Replacing a 2CV’s oil feed pipes

Being an air/oil cooled engine the pipes that feed oil to the 2CV’s cylinder heads are a key part of the system. They take oil fresh from the cooler and distribute it to the cylinder heads where it passes round the exhaust valve sleeve to cool it before entering the rocker covers to keep that area well lubricated, then returning down the push rod tubes to the sump.

The factory fitted steel pipes which, as they carry hot oil and are right at the front of the engine immediately behind the cooling fan, are somewhat susceptible to rust. When carrying out previous work I had noticed that there was a lot of surface rust on them but there’s no way of knowing how structurally compromised they were – and the consequences of a failure would be spraying high pressure oil onto the hot cylinder barrels, a situation that would be classed as far from ideal. A preemptive replacement with new, corrosion resistant, pipes was thus in order.

New copper-nickel 2CV oil feed piples

Whilst replacing them “only” involves three bolts, those bolts are located behind the tinware, which in turn is secured through the front engine mounts. And it’s behind the headlight mounting frame for good measure.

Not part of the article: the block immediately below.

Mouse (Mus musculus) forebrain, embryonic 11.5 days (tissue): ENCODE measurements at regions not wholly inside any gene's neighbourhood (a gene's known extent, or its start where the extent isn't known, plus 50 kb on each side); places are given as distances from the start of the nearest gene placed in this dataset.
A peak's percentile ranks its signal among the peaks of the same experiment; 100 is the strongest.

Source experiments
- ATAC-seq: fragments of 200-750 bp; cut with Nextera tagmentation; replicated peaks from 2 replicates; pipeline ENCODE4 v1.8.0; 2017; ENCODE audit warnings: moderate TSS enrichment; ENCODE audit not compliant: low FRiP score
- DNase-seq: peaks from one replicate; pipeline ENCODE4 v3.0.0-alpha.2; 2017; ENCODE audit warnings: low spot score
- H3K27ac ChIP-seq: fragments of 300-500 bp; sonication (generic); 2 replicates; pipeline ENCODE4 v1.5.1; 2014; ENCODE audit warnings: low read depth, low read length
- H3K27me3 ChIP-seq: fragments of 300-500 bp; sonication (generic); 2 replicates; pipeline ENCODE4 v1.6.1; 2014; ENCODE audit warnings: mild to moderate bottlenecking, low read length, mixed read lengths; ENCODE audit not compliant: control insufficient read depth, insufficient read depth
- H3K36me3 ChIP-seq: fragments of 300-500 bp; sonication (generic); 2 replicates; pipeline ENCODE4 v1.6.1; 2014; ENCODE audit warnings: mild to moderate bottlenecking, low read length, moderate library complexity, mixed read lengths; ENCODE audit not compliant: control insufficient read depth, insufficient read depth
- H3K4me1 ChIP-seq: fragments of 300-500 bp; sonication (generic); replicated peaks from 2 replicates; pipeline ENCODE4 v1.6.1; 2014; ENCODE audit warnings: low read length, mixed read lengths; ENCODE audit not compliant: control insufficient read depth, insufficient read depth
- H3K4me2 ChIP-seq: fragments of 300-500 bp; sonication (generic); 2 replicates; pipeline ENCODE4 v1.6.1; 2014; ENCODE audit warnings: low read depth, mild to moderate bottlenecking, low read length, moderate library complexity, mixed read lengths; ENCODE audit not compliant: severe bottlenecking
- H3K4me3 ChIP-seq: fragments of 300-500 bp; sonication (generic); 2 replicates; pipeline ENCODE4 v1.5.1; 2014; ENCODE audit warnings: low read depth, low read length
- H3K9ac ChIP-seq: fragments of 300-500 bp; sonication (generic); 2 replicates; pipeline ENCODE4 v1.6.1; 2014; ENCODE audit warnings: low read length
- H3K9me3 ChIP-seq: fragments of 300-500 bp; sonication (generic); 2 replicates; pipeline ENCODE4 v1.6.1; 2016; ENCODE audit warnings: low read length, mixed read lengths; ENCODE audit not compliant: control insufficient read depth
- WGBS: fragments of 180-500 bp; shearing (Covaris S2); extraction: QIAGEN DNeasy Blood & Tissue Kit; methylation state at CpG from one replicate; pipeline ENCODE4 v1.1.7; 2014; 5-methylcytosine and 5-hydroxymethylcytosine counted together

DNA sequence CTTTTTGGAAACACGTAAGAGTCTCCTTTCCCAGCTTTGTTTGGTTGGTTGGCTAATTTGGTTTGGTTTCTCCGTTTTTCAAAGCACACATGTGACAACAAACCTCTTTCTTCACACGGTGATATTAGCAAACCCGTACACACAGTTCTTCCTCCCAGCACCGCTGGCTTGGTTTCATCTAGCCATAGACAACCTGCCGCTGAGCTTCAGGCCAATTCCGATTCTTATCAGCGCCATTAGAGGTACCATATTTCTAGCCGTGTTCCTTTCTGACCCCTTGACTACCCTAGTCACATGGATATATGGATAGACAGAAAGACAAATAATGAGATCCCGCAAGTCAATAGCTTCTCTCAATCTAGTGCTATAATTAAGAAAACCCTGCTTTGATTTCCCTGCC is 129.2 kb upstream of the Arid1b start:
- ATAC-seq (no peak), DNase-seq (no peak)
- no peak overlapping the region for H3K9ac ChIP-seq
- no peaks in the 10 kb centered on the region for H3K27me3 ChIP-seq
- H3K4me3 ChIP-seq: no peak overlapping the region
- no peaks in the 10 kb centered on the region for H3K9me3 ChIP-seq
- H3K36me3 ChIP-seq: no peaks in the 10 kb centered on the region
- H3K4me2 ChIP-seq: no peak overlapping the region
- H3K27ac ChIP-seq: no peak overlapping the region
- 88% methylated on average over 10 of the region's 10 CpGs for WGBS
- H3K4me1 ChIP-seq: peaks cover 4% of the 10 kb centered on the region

2CV with bonnet and wings removed showing engine

Removing all that lot falls into the category of “not technically difficult but laborious and time consuming”. However, once it’s done, access to the feed pipes is very good.

2CV oil feed pipes highlighted on an engine with the tinware removed 2CV oil feed pipe cylinder head mounting

Removing the three banjo bolts (taking care to track which one came from which location as the one on the block is different to the ones on the heads) allows the pipes to lift off cleanly. Some new copper crush washers that came with the pipes were fitted, these are one – folded – spectacle type piece which are much easier to fit than individual washers that were used on the original.

The banjo bolts were refitted and tightened to a torque of 11 Nm (8 ft lbs) – being steel bolts going into lumps of aluminum this torque is both low and very important to observe. (It’s also less than the lie of 13 Nm printed in the book of lies Haynes manual.)

Whilst you’re here…

Bolts and nuts

With the tinware off it was a good time to do another job whilst the access was good: replace the manifold seals. (TL;DR: unbolt the manifold, lift it up, replace the seals, then bolt back on.)

In order to do that the manifold had to come off which made it a good time to do another job: re-torque the heads. (TL;DR: slacken off the head bolts then re-torque per the manual.)

In order to do that the rocker covers had to come off which made it a good time to do another job: replace the rocker retaining bolts.

After doing that it was a good time to do another job: adjust the valve rocker clearances.

Thanks

Thanks to TomB engineering and the Kung-Fu Panda for their invaluable help with this job.